Anthurium Not Flowering: Causes & Solutions

Many people love the glossy and unusual foliage of an Anthurium, but if your Anthurium is refusing to flower, you might be feeling a little frustrated. Anthuriums have very unusual flowers, and most owners want to see these from time to time.

Quite a few things can stop your Anthurium from producing those astonishing and unusual blooms, and these include insufficient lighting, wet soil, poor soil, temperature and humidity problems, lack of fertilizer, and compaction. Any of these or a combination of several could stop your Anthurium from producing flowers.

Cause One: Insufficient Lighting

This is one of the biggest issues that can stop an Anthurium from flowering, and unfortunately, it’s a really common one. That is because it’s pretty hard to get the lighting conditions for an Anthurium exactly right, and if they aren’t right, it will not flower.

Anthurium by the window.

An Anthurium needs bright light, but will not tolerate direct sun. These plants originate from tropical rainforests, and that means there is usually plenty of light available to them, but it rarely falls right on their leaves because there is a whole canopy overhead that shades them.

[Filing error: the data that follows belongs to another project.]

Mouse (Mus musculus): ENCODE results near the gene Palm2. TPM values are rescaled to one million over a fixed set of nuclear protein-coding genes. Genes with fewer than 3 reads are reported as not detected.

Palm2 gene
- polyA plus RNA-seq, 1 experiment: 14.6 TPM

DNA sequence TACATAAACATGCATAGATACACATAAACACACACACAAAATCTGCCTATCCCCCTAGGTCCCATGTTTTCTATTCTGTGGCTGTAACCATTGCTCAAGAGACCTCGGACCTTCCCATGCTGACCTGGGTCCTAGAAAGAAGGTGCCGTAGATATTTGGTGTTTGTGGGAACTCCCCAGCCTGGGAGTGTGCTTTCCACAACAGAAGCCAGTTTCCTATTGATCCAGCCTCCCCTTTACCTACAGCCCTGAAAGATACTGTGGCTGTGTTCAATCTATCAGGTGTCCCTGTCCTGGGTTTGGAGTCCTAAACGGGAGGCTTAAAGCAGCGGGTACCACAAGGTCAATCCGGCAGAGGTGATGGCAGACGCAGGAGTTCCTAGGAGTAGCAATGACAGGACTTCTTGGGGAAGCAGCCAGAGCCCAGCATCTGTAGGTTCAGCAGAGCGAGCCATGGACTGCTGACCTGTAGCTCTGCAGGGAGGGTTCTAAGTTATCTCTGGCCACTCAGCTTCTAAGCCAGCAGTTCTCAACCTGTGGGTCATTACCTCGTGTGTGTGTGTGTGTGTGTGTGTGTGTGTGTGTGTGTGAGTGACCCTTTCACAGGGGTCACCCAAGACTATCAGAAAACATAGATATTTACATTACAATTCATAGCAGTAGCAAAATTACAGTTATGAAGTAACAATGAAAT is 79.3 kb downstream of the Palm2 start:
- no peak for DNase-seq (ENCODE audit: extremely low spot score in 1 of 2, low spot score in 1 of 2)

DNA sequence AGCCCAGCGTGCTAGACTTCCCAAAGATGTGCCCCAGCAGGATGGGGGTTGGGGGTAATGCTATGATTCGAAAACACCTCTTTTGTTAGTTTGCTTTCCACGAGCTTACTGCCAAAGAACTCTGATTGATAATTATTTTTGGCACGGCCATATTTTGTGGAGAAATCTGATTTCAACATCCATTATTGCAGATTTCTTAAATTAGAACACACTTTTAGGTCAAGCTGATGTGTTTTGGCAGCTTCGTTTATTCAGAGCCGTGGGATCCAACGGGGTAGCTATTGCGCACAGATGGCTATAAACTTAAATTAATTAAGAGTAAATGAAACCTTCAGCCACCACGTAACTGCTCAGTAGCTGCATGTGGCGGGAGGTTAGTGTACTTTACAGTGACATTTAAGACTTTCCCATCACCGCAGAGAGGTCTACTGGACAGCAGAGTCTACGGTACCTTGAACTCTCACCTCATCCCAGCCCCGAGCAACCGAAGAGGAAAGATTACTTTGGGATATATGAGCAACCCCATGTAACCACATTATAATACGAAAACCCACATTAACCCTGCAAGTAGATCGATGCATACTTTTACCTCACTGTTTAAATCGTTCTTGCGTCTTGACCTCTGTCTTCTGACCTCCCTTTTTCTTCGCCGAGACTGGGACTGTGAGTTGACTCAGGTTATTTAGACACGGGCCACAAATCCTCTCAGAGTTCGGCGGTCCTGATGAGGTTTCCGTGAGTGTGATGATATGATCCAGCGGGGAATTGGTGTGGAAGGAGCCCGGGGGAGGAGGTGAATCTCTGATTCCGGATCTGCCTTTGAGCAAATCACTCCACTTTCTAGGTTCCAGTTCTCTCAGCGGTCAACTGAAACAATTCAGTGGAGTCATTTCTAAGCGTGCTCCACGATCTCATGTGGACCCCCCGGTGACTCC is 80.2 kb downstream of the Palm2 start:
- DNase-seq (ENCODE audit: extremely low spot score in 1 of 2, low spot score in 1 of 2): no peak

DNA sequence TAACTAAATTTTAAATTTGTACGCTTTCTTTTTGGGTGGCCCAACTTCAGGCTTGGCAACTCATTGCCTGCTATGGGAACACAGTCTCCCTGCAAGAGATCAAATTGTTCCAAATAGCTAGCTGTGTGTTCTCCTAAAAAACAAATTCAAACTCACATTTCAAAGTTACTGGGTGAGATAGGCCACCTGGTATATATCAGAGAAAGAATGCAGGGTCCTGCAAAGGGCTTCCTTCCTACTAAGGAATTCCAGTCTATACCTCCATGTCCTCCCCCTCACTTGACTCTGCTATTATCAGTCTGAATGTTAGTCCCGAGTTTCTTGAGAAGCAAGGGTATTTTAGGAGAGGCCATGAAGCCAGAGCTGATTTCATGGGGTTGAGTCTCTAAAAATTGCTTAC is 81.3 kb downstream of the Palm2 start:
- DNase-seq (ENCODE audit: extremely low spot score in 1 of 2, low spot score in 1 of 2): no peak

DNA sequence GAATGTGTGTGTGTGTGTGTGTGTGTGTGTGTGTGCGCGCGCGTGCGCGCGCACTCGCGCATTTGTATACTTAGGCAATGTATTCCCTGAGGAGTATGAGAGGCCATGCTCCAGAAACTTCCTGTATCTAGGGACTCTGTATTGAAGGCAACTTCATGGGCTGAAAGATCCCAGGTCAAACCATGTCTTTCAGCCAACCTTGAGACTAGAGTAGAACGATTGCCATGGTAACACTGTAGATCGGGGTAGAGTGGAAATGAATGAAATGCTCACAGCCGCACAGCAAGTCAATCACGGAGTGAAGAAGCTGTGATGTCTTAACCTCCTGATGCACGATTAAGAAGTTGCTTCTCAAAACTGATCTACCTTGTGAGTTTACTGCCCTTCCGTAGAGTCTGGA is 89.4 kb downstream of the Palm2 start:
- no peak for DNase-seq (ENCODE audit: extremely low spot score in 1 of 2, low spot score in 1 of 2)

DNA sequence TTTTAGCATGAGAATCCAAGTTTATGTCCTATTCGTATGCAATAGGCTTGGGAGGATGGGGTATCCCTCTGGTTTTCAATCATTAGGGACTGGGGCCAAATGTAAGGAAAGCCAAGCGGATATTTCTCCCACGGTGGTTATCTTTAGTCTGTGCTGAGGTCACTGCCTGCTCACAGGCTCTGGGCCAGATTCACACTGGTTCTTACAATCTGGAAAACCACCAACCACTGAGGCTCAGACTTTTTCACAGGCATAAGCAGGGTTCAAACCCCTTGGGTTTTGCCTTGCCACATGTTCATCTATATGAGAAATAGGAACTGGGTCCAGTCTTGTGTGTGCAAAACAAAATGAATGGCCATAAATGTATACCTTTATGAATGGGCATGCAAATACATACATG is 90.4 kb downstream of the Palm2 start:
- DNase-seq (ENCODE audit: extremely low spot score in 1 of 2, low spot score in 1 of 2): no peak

Reproducing these conditions in the home can be a challenge. If your Anthurium is getting too much light, its leaves are likely to burn. Brown spots will appear where the foliage gets damaged, and this will stress it out and stop it from flowering.

On the other hand, with too little light, it will simply not have enough energy to produce flowers. You may find that its foliage is pale and leggy, but in some cases, your Anthurium will look fine – it just won’t flower. Poor lighting is the first thing to look for if your Anthurium never blooms.

How To Fix It

First, determine whether your plant needs more or less light. It’s very common for a lack of flowers to be due to shadiness, so you will probably be looking to move your plant to a brighter spot. Assess your whole home and try to find somewhere that offers good light.

You may be able to move your plant closer to a windowsill or put it in a sunnier room. Don’t put it on a south-facing windowsill in the middle of summer, as it may burn, but if you have a table in a south-facing room, this may be suitable.

If you really can’t increase the natural light your plant gets, consider whether it would benefit from being given a grow lamp. This can supplement the natural light and is a great way to deal with unsuitable conditions without any risk of burning your plant’s leaves.

Remember to turn the light off at night, so your plant gets a period of darkness. It needs this, or it will become stressed.